Landscape Ecology

, Volume 32, Issue 3, pp 581–593 | Cite as

Landscape heterogeneity enhances stability of wild bee abundance under highly varying temperature, but not under highly varying precipitation

  • Alexandra D. Papanikolaou
  • Ingolf Kühn
  • Mark Frenzel
  • Oliver Schweiger
Research Article



The abundance of important providers of ecosystem services such as wild bees likely increases with landscape heterogeneity, but may also fluctuate across the flowering season following varying weather conditions.


In the present study, we investigated the combined effect of landscape heterogeneity and intra-annual variability in temperature and precipitation on the spatial and temporal stability of wild bee abundance.


We used bee monitoring data from six 4 km × 4 km sites in central Germany and 16 local communities per site. The data were collected six times per year from 2010 to 2013. Following a multimodel inference approach, we identified the importance of landscape heterogeneity, weather variability and their interaction to the stability of wild bee abundance.


We found that the stability of wild bee abundance increased with landscape heterogeneity, but decreased with increasing intra-annual variability in both temperature and precipitation. However, our key finding was a buffering mechanism enabling high abundance stability in heterogeneous landscapes even under highly variable temperature conditions. Interestingly, the same mechanism did not apply for high variability in precipitation.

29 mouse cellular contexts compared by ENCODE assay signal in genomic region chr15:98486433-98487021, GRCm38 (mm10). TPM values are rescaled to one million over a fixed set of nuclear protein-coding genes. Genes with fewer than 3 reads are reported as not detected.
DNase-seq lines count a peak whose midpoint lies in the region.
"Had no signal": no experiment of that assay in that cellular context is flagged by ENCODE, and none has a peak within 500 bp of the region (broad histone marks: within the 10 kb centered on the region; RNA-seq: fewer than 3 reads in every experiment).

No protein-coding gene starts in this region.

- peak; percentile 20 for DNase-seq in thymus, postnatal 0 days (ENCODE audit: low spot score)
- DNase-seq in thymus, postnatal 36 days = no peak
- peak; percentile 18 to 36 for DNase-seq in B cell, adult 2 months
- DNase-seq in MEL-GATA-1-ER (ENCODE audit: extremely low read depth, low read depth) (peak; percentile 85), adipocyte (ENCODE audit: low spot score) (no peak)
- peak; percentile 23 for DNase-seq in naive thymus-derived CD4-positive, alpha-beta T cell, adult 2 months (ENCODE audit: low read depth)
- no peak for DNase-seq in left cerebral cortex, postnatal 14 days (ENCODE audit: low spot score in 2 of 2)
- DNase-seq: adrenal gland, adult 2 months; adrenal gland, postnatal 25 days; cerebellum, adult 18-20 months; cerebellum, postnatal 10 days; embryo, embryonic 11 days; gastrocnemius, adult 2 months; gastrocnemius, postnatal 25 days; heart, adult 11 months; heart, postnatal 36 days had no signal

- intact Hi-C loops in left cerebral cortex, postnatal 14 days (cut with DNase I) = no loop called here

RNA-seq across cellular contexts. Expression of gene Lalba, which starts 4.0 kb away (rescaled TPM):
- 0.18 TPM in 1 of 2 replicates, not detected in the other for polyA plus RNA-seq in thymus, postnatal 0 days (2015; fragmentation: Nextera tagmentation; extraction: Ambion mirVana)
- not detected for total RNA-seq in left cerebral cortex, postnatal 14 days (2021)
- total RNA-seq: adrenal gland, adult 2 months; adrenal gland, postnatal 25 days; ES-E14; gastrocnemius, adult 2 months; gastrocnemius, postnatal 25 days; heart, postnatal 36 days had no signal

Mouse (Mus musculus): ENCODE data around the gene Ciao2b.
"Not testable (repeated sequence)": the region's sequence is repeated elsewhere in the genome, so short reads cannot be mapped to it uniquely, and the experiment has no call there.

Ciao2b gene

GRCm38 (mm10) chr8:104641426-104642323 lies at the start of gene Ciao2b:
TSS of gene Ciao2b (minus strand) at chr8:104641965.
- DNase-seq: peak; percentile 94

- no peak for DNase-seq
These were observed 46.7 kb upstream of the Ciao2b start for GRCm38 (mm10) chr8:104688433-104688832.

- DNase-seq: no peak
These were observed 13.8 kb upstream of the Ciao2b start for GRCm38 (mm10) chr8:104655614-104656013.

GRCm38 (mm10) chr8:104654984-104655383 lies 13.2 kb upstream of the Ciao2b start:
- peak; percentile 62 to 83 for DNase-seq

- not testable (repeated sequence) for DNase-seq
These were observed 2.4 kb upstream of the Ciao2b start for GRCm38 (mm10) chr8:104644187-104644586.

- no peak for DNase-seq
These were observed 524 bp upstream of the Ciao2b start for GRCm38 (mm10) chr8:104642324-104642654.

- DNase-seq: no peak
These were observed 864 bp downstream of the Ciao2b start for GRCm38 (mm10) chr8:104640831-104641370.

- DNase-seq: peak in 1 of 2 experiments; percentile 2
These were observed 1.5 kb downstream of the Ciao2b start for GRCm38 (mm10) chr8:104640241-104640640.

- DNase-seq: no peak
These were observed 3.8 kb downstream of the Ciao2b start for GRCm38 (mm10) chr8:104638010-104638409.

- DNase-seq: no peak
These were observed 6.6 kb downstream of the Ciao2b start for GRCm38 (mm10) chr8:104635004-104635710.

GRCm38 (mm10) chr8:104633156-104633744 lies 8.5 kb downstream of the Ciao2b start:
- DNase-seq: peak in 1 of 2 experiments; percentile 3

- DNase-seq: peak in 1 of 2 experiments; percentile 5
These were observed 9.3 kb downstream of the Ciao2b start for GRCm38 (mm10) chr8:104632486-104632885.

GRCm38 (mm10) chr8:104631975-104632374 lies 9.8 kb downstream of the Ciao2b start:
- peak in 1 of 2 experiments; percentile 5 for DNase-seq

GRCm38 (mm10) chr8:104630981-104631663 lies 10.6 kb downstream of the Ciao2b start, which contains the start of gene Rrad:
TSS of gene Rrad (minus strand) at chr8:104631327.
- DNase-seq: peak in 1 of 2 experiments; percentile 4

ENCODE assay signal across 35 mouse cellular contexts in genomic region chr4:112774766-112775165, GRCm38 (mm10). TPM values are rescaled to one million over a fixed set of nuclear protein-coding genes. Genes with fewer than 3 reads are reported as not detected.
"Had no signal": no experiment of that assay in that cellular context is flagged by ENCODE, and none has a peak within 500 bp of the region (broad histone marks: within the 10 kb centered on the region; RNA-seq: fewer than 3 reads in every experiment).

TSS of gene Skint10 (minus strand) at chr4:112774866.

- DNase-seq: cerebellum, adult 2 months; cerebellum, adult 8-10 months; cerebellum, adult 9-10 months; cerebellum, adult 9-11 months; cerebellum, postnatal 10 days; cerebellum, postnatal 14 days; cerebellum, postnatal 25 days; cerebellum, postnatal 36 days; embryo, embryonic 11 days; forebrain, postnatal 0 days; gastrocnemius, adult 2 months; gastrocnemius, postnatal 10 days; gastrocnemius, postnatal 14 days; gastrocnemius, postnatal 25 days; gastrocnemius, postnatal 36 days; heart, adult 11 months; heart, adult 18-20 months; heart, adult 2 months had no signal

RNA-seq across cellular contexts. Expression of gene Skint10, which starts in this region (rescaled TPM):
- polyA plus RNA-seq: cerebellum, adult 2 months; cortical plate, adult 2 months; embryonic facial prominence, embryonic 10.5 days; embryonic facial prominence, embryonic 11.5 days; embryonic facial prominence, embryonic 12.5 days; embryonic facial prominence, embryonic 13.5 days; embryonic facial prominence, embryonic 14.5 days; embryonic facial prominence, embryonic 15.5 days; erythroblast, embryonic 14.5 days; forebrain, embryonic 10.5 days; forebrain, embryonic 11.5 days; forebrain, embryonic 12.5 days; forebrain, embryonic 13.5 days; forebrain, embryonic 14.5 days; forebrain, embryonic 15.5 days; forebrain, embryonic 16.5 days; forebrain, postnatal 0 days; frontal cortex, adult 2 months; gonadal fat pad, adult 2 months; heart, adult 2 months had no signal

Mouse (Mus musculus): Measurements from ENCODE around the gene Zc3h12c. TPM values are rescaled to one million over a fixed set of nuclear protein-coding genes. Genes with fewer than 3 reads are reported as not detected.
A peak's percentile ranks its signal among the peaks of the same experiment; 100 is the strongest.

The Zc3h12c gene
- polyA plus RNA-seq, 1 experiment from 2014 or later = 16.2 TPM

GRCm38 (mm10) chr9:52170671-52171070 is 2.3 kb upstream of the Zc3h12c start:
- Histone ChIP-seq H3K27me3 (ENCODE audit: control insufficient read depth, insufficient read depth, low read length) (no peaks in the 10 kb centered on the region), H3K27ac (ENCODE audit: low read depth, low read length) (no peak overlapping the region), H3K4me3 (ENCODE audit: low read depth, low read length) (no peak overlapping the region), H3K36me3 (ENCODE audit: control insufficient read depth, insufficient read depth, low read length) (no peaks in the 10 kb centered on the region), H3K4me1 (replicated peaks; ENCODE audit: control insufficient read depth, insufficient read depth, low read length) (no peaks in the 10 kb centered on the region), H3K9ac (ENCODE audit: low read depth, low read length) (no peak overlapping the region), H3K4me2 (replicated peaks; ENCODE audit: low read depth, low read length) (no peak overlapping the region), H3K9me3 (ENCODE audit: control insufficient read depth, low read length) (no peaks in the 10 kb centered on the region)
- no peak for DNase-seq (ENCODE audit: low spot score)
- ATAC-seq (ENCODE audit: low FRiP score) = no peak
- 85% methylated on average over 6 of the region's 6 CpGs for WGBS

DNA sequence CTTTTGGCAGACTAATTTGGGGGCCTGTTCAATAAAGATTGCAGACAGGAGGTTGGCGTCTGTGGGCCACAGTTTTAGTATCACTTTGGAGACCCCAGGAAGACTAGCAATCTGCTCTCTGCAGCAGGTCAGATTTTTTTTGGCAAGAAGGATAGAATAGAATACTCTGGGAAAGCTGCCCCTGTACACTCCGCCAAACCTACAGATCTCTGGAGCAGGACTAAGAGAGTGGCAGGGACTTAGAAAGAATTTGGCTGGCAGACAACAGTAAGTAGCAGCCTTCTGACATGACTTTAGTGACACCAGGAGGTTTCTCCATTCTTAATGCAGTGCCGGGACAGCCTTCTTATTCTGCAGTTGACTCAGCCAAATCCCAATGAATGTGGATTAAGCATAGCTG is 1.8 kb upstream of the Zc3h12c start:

Our findings suggest that increasing landscape heterogeneity is beneficial for protecting wild bees against the projected increase in temperature variability until the end of the twenty first century, although we cannot make inferences for extreme events such as heatwaves. Nevertheless, our results equally highlight that landscape heterogeneity should not be treated as a one-size-fits-all solution and the need remains for developing alternative strategies to mitigate the effect of increasing variability in precipitation.


Climate change Ecosystem service Landscape heterogeneity Landscape management Mitigation Spatiotemporal stability Weather variability Wild bee abundance 

Supplementary material

10980_2016_471_MOESM1_ESM.docx (1.1 mb)
Supplementary material 1 (DOCX 1117 kb)


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Copyright information

© Springer Science+Business Media Dordrecht 2016

Authors and Affiliations

  1. 1.Department of Community EcologyHelmholtz Centre for Environmental Research–UFZHalleGermany
  2. 2.Institute of Biology/Geobotany and Botanical GardenMartin-Luther-University Halle-WittenbergHalleGermany
  3. 3.German Center for Integrative Biodiversity Research (iDiv) Halle-Jena-LeipzigLeipzigGermany

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